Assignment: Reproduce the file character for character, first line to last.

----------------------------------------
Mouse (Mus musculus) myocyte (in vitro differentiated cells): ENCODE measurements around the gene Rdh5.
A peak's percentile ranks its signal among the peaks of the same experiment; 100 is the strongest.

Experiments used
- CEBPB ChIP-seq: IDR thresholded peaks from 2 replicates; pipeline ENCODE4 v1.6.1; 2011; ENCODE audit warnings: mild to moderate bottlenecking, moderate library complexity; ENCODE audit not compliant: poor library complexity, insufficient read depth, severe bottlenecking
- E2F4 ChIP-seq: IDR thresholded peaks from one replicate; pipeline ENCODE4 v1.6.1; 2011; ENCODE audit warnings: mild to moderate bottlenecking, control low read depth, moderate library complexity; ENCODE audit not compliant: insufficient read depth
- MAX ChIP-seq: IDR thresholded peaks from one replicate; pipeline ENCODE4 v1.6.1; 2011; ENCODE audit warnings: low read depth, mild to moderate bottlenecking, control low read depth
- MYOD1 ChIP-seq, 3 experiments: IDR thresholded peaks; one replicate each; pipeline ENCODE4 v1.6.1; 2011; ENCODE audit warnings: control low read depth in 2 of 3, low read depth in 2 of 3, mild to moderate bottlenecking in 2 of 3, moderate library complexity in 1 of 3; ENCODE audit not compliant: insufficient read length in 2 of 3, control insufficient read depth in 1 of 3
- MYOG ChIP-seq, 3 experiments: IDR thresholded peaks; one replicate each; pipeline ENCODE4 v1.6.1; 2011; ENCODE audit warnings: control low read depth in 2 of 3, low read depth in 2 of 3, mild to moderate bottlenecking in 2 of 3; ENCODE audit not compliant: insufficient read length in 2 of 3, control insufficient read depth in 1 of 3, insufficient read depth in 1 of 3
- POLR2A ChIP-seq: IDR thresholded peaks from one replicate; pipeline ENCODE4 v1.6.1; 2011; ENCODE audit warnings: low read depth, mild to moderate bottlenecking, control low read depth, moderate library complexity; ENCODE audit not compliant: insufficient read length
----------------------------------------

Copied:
Mouse (Mus musculus) myocyte (in vitro differentiated cells): ENCODE measurements around the gene Rdh5.
A peak's percentile ranks its signal among the peaks of the same experiment; 100 is the strongest.

Experiments used
- CEBPB ChIP-seq: IDR thresholded peaks from 2 replicates; pipeline ENCODE4 v1.6.1; 2011; ENCODE audit warnings: mild to moderate bottlenecking, moderate library complexity; ENCODE audit not compliant: poor library complexity, insufficient read depth, severe bottlenecking
- E2F4 ChIP-seq: IDR thresholded peaks from one replicate; pipeline ENCODE4 v1.6.1; 2011; ENCODE audit warnings: mild to moderate bottlenecking, control low read depth, moderate library complexity; ENCODE audit not compliant: insufficient read depth
- MAX ChIP-seq: IDR thresholded peaks from one replicate; pipeline ENCODE4 v1.6.1; 2011; ENCODE audit warnings: low read depth, mild to moderate bottlenecking, control low read depth
- MYOD1 ChIP-seq, 3 experiments: IDR thresholded peaks; one replicate each; pipeline ENCODE4 v1.6.1; 2011; ENCODE audit warnings: control low read depth in 2 of 3, low read depth in 2 of 3, mild to moderate bottlenecking in 2 of 3, moderate library complexity in 1 of 3; ENCODE audit not compliant: insufficient read length in 2 of 3, control insufficient read depth in 1 of 3
- MYOG ChIP-seq, 3 experiments: IDR thresholded peaks; one replicate each; pipeline ENCODE4 v1.6.1; 2011; ENCODE audit warnings: control low read depth in 2 of 3, low read depth in 2 of 3, mild to moderate bottlenecking in 2 of 3; ENCODE audit not compliant: insufficient read length in 2 of 3, control insufficient read depth in 1 of 3, insufficient read depth in 1 of 3
- POLR2A ChIP-seq: IDR thresholded peaks from one replicate; pipeline ENCODE4 v1.6.1; 2011; ENCODE audit warnings: low read depth, mild to moderate bottlenecking, control low read depth, moderate library complexity; ENCODE audit not compliant: insufficient read length